Defining democracy

Defining democracy November 2, 2018

Here’s a sort of pre-Election Day post meant as a conversation-starter.

Consider the rhetoric you’ve heard lately:  “our democracy is threatened by Trumpism.”  Or by gerrymandering.  Or tightening of voter ID regulations.  Or lack thereof.  Or by low turnout.  Or too much turnout by voters who don’t understand the issues sufficiently well.  Or too many white men.  Or not enough white men.

But it occurs to me that when we speak of “democracy” we really mean much more than that.  We have an ideal in which all Americans believe in equality, liberty, fair play, and, much more broadly, the ideal that we all care about the common good rather than just competing for the best possible arrangements for our own “tribe.”  But, strictly speaking, it’s entirely possible to have a government which follows the democratic norm of allowing each individual to cast a vote, without an ideal, let alone real-world putting-into-practice, of common good-seeking or dreams or realities of equal treatment.  All that’s needed is, indeed, for such a country to be heavily tribal and for people to vote with their tribe.

I’m thinking of this in light of the various people — celebrities, politicians, news personalities, etc. — urging everyone to vote.  There was a tweet the other day purporting to share some wisdom on increasing voter turnout, which went something like this:  “If you’re talking to someone who says they don’t know enough about the candidates to decide who to vote for, sometimes even just sharing one positive attribute about a candidate can be enough.”  And I’m reminded of the time that, while I was voting, a clearly intellectually disabled man was accompanied by some sort of assistant and helped with voting.  I couldn’t tell to what extent the “helper” was actually punching the chads or bubbling the circles, but my very strong impression was that the voter in question was voting as a ritual and a means of being able to participate in a Thing Adults Do.

There are reports, now and again, that candidates with “normal” names have an edge, that being first on the list of candidates helps, that there are, indeed, people who simply vote somewhat randomly in primaries or nonpartisan races.  There are worries that the Nazi running as a Republican will get votes from straight-ticket voters who haven’t paid enough attention to the news to know that, indeed, he is a Nazi.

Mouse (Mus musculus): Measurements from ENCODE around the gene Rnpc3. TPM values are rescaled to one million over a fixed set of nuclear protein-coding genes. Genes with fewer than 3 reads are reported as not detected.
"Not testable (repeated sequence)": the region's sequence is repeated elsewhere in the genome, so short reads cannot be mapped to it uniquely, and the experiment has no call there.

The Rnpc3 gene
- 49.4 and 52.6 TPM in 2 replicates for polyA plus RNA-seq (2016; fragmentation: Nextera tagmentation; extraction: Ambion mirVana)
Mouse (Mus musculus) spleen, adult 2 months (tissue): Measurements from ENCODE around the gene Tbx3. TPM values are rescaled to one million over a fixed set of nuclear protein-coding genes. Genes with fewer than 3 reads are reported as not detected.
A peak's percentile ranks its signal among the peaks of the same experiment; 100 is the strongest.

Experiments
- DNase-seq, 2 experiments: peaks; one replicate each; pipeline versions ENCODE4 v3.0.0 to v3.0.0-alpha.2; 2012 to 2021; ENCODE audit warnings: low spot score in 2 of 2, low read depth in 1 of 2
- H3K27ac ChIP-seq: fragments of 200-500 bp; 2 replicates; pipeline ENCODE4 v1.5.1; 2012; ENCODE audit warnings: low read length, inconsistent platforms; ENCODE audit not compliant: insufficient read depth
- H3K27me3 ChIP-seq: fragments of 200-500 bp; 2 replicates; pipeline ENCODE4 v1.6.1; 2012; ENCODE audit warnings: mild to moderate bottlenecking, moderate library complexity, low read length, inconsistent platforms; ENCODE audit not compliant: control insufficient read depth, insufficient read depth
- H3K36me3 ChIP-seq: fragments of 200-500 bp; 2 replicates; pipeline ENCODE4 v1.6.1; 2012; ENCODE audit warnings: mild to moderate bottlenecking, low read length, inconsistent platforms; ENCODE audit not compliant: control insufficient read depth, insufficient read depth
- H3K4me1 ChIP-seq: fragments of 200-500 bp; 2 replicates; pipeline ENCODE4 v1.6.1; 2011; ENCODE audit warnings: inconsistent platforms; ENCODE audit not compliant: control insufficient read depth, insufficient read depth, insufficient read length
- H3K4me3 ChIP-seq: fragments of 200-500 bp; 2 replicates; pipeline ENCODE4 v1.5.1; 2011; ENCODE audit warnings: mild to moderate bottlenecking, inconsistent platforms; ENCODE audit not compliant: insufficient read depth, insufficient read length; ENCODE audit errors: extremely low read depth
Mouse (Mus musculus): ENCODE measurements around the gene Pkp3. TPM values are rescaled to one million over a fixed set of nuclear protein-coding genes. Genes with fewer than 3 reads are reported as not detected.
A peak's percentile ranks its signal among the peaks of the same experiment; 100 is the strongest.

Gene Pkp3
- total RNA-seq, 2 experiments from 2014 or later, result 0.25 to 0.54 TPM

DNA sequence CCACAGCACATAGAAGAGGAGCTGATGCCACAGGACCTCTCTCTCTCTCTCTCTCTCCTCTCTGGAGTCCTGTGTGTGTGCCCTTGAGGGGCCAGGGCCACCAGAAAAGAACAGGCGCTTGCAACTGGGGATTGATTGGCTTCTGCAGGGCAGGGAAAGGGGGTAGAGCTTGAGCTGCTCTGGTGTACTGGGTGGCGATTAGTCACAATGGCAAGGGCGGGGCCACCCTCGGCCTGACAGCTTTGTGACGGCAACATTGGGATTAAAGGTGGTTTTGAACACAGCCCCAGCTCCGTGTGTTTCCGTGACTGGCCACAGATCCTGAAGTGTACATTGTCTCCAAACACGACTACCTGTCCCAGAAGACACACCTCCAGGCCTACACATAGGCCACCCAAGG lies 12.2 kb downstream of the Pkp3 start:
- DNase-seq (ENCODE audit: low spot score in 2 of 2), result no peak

And I’m getting plenty of mailers in my mailbox (I sort of wish I had collected them until the election, so as to know what the final total will have been), which say one thing:  either “vote against so-and-so because they’re prolife” (well, they don’t say, “prolife”; they want me to reject these candidates because they oppose abortion, but that’s what I see:  “Oh, thank you for telling me who I support”) or “vote against so-and-so because we put his picture next to Trump’s and used the scary-filter.”

And earlier today I came across a report that the L.A. Times had two different sets of endorsements, one in its “regular” paper and the other, in which the endorsements were for Latinos, in its LA Times en Español, which contains translated L.A. Times content as well as additional articles on the Hispanic community.

It’s all based on the approach of “know your tribe, then vote for your tribe member.”  Calling on people to vote, who haven’t otherwise taken the time to learn about the candidates and their positions, takes it for granted:  if you’re blue collar, if you’re a racial or ethnic minority, of course, “your” party is the Democrats, so you need to pull that lever; if you’re middle or upper-middle class, or an Evangelical, your party is the Republicans.  If you’re voting in a primary, say, for the mayor of Chicago, you just need to take a look at the skin color of the candidate and choose the one that matches yours.  (Yes, folks, sorry, that’s how it works, or at least how it worked in the last election:  there was indeed, in the primary, a Black candidate, a Hispanic candidate, and a White candidate, and I’m capitalizing the color-identifiers because they functioned very much as tribe-identifiers.)

And that’s just the US with our two-party system.  In other countries, with multiparty systems, parties can be explicitly based on religion or ethnicity, with multiple parties coming together in a coalition to secure benefits for their groups.

And a system win which whites, blacks, people of Mexican origin, and other groups all jostled for their share of government spending would still be a democracy according to the narrow definition of “everyone gets to vote.”  A system in which fundamentalist Muslims (or, yes, Christians) required women to cover themselves, or even which prohibited other religions, would still be a democracy if the law was passed by elected officials, no?

So what it boils down to is that what we want from our government and our society is much broader than just “democracy,” but we don’t really have a good way to express it.  And I’ve kind of blathered a bit without really coming to any great insights, so I’ll conclude with my usual invitation to readers to discuss in the comments.

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